Listen To The StoryMarketplaceEarnings are out this today for the Campbell Soup Company, and investors are likely to hear more about the company’s move toward plant-based foods. Not only has the company been buying up specialty companies like juice maker Bolthouse Farms, but last month Campbell’s joined a new trade group, the Plant Based Foods Association.
When Chinese immigrants in Brooklyn’s Sunset Park have problems — legal, financial, marital — they come to see John Chan. Lately, they’ve been coming to John Chan about money — specifically the collapse of informal lending clubs known as "biao hui." Biao hui are essentially informal banks made up of immigrants lending money to each other. A group — in China, this would traditionally be a group of close friends or relatives —gets together and throws money in the pot.
General Electric announced today that all is maybe not well inside the multinational conglomerate empire. CEO John Flannery said the next couple years will be less profitable than previously thought and that, among other changes, he company will cut its annual dividend in half. That may sound scary if you're holding some GE stock, or if your investment strategy is based on getting reliable chunks of income from dividends, but there’s more to it. Click the audio player above to hear the full story.
Muck Rack makes it simple to find people, tweets, or articles that mention any name, keyword, company, hashtag etc. We've compiled this guide to help you make the most of your search.
Selecting a term
Start searching tweets, articles from media outlets, articles mentioned in tweets, journalists'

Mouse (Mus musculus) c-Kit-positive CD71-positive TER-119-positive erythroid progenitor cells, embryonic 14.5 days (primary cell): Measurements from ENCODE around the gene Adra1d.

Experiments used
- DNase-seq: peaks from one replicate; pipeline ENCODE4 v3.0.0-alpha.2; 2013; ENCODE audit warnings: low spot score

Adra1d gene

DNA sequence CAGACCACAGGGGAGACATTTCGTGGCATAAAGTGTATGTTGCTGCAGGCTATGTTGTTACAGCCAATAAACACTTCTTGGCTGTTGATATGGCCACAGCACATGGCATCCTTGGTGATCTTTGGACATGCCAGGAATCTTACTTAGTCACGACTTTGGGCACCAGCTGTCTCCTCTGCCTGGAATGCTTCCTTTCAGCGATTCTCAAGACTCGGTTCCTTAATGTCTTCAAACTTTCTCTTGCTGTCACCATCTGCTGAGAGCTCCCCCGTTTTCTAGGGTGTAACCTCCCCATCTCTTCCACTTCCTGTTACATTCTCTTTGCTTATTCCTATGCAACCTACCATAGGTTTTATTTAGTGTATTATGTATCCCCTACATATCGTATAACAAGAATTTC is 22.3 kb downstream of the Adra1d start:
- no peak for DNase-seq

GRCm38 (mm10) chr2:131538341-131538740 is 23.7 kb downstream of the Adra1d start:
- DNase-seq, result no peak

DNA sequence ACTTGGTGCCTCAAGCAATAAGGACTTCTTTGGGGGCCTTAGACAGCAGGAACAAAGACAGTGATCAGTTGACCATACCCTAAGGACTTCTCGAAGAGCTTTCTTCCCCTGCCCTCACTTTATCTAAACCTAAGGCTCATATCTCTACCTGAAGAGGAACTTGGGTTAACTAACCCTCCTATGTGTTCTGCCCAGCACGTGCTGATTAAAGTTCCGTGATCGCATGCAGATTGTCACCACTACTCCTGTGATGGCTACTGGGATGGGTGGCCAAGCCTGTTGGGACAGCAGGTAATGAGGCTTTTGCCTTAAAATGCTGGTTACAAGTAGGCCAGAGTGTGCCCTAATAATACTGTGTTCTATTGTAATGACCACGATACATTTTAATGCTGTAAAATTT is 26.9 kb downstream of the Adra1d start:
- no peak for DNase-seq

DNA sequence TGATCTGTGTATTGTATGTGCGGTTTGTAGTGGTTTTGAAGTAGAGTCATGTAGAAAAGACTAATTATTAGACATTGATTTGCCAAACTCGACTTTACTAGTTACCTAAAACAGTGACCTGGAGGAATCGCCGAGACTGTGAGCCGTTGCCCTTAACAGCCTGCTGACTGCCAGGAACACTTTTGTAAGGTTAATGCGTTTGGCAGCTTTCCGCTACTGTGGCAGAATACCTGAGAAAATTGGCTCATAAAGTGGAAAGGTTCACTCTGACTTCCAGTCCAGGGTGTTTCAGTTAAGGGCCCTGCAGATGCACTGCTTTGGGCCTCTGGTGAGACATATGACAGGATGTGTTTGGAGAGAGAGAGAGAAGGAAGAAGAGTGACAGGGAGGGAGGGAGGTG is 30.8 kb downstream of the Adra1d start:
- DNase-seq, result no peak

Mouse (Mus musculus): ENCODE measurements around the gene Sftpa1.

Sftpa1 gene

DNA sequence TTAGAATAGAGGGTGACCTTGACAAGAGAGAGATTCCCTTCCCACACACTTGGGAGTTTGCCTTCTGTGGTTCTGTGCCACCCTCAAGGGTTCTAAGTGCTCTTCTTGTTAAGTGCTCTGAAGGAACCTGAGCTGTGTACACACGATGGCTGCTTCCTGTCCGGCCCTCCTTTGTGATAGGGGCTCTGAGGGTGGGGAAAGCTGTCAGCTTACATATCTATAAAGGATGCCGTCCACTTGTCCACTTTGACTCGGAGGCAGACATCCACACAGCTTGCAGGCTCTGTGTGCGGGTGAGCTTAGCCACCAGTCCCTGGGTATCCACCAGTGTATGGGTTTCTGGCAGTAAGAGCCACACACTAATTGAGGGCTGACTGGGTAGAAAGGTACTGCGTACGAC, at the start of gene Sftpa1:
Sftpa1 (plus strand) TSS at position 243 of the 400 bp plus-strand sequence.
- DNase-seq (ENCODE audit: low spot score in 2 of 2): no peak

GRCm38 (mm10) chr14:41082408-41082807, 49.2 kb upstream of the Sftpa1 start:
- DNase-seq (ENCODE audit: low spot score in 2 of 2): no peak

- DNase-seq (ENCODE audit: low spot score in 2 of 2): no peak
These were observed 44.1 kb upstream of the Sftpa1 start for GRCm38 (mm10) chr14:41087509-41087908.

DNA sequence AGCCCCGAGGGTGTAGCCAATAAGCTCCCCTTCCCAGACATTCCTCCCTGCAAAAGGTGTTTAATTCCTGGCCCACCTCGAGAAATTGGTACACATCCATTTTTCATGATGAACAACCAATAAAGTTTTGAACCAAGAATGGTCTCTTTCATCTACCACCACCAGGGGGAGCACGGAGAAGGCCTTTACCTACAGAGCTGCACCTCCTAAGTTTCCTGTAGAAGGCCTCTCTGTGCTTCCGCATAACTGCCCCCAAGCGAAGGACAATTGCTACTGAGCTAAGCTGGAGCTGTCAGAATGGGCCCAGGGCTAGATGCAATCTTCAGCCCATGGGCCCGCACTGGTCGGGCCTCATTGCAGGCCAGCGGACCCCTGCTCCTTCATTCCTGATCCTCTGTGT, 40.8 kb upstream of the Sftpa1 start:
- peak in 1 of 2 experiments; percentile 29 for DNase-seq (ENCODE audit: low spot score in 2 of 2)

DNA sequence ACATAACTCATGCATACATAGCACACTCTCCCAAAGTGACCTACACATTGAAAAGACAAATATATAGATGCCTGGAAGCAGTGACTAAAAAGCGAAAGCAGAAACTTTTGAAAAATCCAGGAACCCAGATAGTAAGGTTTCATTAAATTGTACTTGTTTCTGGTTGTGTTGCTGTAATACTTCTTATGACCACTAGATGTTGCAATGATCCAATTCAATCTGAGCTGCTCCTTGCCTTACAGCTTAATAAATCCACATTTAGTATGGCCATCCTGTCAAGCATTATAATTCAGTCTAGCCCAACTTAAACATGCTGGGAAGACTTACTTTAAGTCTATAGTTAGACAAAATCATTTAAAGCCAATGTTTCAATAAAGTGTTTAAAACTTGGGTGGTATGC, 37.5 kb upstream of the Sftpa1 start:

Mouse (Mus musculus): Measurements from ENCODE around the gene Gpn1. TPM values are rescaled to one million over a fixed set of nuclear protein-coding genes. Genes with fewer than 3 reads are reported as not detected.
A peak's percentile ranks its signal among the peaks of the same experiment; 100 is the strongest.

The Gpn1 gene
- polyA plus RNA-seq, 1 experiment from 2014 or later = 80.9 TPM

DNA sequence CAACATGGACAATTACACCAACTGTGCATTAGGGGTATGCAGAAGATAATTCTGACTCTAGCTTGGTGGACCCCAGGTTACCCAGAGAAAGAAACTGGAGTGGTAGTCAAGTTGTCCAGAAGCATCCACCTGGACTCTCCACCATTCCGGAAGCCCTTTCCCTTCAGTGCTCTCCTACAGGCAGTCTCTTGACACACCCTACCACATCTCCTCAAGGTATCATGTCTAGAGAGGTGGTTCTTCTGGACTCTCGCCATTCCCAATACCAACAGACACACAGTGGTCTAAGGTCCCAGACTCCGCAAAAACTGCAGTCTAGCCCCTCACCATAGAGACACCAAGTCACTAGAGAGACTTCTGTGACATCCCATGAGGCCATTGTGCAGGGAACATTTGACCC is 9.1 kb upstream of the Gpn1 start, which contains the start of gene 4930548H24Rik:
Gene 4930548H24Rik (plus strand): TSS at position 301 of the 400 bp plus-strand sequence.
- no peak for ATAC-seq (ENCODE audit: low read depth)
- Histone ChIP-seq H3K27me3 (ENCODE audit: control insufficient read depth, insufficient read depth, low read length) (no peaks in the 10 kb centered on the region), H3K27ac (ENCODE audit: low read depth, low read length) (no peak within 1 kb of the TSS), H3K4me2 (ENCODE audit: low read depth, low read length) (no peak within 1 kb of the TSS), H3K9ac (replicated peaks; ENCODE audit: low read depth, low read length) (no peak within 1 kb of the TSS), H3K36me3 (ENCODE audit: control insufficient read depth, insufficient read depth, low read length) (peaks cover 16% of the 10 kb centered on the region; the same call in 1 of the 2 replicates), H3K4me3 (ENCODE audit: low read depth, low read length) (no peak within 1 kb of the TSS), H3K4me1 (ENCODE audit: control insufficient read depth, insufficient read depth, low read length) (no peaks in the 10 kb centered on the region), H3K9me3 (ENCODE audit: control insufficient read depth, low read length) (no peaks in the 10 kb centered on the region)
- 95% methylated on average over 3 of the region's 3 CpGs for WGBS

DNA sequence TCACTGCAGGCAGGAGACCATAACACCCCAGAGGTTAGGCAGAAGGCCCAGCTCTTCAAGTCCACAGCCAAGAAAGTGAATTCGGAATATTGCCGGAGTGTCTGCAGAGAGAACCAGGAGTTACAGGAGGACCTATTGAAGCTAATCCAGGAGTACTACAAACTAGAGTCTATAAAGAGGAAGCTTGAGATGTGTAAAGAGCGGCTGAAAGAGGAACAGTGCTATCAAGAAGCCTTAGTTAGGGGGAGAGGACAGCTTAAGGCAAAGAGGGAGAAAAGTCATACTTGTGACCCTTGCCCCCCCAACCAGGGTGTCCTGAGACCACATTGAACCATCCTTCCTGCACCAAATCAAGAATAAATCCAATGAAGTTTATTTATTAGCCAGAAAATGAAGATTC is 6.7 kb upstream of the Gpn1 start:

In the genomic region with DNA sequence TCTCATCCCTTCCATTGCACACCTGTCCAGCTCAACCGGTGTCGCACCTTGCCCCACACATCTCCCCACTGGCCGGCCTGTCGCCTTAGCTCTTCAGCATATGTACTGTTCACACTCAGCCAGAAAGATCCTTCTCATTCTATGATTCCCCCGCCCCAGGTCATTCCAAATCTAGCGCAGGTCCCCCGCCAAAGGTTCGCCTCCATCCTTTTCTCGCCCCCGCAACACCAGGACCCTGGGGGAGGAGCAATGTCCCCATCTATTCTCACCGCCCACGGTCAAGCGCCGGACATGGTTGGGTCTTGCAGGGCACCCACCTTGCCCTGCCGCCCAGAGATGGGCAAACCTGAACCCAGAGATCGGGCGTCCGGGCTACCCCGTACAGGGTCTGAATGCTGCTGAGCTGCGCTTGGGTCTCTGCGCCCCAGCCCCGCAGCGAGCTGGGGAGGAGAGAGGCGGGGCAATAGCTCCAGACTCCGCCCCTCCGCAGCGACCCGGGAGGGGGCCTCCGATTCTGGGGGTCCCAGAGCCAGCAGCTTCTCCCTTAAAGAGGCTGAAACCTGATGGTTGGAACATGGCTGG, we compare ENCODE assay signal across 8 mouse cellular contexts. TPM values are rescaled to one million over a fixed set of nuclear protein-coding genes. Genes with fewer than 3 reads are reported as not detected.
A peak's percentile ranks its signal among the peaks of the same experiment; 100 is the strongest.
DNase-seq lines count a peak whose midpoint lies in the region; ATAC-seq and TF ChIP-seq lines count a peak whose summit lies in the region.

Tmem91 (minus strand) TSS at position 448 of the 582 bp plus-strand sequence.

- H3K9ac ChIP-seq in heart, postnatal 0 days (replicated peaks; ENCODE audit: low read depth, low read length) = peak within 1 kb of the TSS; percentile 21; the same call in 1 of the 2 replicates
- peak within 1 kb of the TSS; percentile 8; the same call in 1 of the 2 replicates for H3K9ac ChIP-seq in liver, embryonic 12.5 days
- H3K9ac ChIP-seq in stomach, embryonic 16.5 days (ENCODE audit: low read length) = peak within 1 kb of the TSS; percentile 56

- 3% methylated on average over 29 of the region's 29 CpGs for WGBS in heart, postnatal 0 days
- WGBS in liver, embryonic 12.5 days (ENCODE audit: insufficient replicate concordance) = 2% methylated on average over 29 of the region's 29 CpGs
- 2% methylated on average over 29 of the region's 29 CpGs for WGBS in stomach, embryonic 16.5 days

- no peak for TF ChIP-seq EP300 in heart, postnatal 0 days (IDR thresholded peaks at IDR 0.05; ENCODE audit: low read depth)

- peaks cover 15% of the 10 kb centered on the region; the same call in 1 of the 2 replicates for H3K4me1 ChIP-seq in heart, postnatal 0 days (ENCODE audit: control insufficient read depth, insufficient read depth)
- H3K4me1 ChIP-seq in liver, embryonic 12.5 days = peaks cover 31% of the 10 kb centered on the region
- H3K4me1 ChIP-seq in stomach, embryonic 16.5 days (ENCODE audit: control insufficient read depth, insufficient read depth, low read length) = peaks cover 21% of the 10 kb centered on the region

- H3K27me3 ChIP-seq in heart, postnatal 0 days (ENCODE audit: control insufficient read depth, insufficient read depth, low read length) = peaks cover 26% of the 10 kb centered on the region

names, titles and bios with some suggested searches:
Companies or Topics (e.g. iPhone, Microsoft)
Phrases (e.g. "cloud computing") — use quotes to keep the terms together
Twitter handles (e.g. @username) — returns those who have mentioned or replied to
Names (e.g. "David Pogue")
Hashtags (e.g. #sxsw, #london2012)
Bio details (e.g. vegan, Olympics, father)
Muck Rack's Advanced Search allows for many boolean operators.
Find results that mention multiple specified terms, use AND or
+. For example, ensure each result contains both Elon Musk and Mark Zuckerberg by
searching Musk AND Zuckerberg or Musk + Zuckerberg.
Use the operators OR or , to broaden your search when you'd like either of
multiple terms to appear in results. (This is the default behavior of our search when no operators
are used). For example, results will contain either cake or cookie by searching cake OR cookie or cake,cookie
Use NOT or - to subtract results from your search. For
example, searching Disney will yield results about the Walt Disney Company as well as Walt Disney
World Resort. To exclude mentions of Disney World, search for Disney -World or Disney
When using one of these operators with a phrase, enclose it in quotation marks. For example, you can
find results about smartphones excluding Apple's iPhone 4S by searching smartphone -"iPhone
Exact case matching or punctuation
If you're searching for a brand name or keyword that relies on specific punctuation marks or capitalization, you can
find results that match your exact query by adding matchcase: before the keyword you're searching for, like matchcase:E*TRADE .
Use parentheses to separate multiple
boolean phrases. For example, to find journalists talking about having fun in Disney World or
Disneyland, search for ("disney world" OR disneyland) AND fun.
An asterisk can be used to search for any variation of a root word truncated by the asterisk. For example, searching for admin* will return results for administrator, administration, administer, administered, etc.
A near operator is an AND operator where you can control the distance between the words. You can vary the distance the near operation uses by adding a forward slash and number (between 0-99) such as strawberries NEAR/10 "whipped cream", which means the strawberries must exist within 10 words of "whipped cream".